Sunday Telegraph Cryptic No 3002 (Hints)
Hints and tips by Senf
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A very good Sunday morning from Winnipeg, where Mother Nature has been ‘ringing the changes’ – the car seat warmer has been turned back on and we had fog on Thursday morning!
Benevolence continues with an average number of anagrams, with some unusual indicators as usual, one lurker, and three, yes three, homophones, in a symmetric 28 clues – although that is not obvious when you look at the ‘length’ of the printed clue lists – all helped by some oldies but goodies!
Candidates for favourite – 12a, 20a, and 3d.
Don’t forget to follow BD’s instructions in red at the bottom of the hints!
As is usual for the weekend prize crosswords, a number of the more difficult clues have been selected and hints provided for them.
Most of the terms used in these hints are explained in the Glossary and examples are available by clicking on the entry under “See also”. Where the hint describes a construct as “usual” this means that more help can be found in The Usual Suspects, which gives a number of the elements commonly used in the wordplay. Another useful page is Wolves in Sheep’s Clothing, which features words with meanings that are not always immediately obvious.
A full review of this puzzle will be published after the closing date for submissions.
Some hints follow:
8a Sweet mug (4)
A straightforward double definition to start – the first is a dessert (sweet) usually made with (soft) fruit.
11a Oxford accent (6)
Another double definition, there are several today, check the illustration for the first.
12a A can coated with dark red metal (8)
A from the clue and a synonym of can all contained by (coated with) a dark red colour.
17a Careless on foot? Just the opposite? (7)
The opposite of on and a different part of the body.
20a Happy as a polar bear, but not as a penguin? (2,3,2,3,5)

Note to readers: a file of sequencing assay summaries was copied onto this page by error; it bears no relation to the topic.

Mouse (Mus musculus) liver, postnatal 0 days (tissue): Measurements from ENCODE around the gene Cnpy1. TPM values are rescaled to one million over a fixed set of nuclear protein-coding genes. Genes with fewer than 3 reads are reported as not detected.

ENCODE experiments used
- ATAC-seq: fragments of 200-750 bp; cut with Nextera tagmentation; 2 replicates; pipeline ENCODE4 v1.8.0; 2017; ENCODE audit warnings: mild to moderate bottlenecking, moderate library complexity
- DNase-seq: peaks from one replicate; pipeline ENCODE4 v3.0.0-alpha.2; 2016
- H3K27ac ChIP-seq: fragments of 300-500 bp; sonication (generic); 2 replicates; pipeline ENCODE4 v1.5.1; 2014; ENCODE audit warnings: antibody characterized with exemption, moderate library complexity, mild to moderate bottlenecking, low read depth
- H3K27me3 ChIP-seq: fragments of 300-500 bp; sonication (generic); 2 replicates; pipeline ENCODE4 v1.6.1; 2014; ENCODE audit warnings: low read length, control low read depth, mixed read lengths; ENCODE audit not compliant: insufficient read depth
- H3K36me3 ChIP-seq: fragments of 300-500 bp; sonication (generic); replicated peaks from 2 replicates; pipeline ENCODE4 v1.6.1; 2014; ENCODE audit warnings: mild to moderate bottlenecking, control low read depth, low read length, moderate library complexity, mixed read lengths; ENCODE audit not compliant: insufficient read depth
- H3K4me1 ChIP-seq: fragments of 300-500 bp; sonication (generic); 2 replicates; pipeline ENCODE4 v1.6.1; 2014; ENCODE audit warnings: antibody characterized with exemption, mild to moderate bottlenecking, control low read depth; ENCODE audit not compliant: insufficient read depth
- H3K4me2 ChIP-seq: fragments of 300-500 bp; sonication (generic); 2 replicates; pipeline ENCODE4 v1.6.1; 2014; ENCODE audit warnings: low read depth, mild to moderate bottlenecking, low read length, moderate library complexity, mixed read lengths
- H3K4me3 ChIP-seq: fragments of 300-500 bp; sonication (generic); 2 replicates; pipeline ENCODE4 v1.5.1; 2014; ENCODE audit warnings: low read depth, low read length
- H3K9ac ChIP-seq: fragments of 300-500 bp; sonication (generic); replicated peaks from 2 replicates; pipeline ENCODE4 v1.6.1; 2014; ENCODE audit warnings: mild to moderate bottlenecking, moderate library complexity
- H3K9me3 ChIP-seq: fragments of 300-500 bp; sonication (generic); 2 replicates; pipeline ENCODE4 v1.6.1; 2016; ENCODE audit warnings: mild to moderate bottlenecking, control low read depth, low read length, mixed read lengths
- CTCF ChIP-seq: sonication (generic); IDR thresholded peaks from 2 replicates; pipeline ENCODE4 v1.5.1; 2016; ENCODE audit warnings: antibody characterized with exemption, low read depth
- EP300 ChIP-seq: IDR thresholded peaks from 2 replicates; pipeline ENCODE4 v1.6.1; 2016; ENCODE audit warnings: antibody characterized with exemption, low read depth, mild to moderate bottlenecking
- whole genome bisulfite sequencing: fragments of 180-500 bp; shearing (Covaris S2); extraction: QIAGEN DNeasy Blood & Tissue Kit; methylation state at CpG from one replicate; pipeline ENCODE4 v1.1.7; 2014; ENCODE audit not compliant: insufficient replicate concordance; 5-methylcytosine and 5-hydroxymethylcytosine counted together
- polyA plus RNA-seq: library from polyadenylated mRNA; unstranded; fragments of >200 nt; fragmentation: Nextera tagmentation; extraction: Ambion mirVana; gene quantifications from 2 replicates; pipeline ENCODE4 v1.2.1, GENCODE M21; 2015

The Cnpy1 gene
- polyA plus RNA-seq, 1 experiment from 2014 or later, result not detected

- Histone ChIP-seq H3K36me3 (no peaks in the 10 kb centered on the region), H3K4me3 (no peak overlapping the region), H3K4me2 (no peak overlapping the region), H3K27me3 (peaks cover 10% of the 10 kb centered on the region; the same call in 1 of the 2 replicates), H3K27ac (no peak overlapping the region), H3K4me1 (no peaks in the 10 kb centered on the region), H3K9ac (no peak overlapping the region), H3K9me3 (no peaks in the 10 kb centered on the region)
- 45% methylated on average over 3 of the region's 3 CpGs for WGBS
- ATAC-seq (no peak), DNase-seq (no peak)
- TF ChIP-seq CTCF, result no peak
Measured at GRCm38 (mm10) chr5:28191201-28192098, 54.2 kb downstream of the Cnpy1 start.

An expression that gives an indication of where a polar bear lives but not where a penguin lives.
23a Beauty drunk and I found in people (8)
An anagram (drunk) of AND I contained by (found in) a synonym of people.
27a Child star on the radio? (3)
A homophone (on the radio) of a star.
28a Basic unit in half the dictionary? (4)
Consider a dictionary alphabetically – a big groan when the penny dropped on this oldie but goodie.
1d Croaky animal, we hear? (6)
A homophone (we hear) of a type of animal.
3d Possible location of panic button, illegal (5-3-7)
A double definition, the first is where a panic button might be located in, for example, a bank.
5d SOS! A first mate in stormy waters off Italy (6,2,7)
An anagram (stormy) of SOS! A FIRST MATE IN.
7d Beloved possession of Robin Hood, did you say? (4)
A homophone (did you say) of a weapon owned by (possession of) Robin Hood.
16d Rising shortly, dub knight, perhaps? (3)
A synonym of dub with its last letter removed (shortly) and reversed (rising).
19d Finally grasping conclusion of debate, if nothing else (2,5)
A (2,4) synonymic phrase of finally containing the last letter (grasping conclusion) of debatE.
21d Extract of ‘Chicago’, live rehearsal for musical (6)
The lurker (extract of) found in the rest of the clue.
24d Mountain range spread endlessly upwards (4)
A synonym of spread with its last letter removed (endlessly) and reversed (upwards).
As this is a Prize crossword, please don’t put any ANSWERS, whether WHOLE, PARTIAL or INCORRECT, or any ALTERNATIVE CLUES in your comment.
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Mary Hopkin, born on May 3, 1950, with her number one hit from 1968: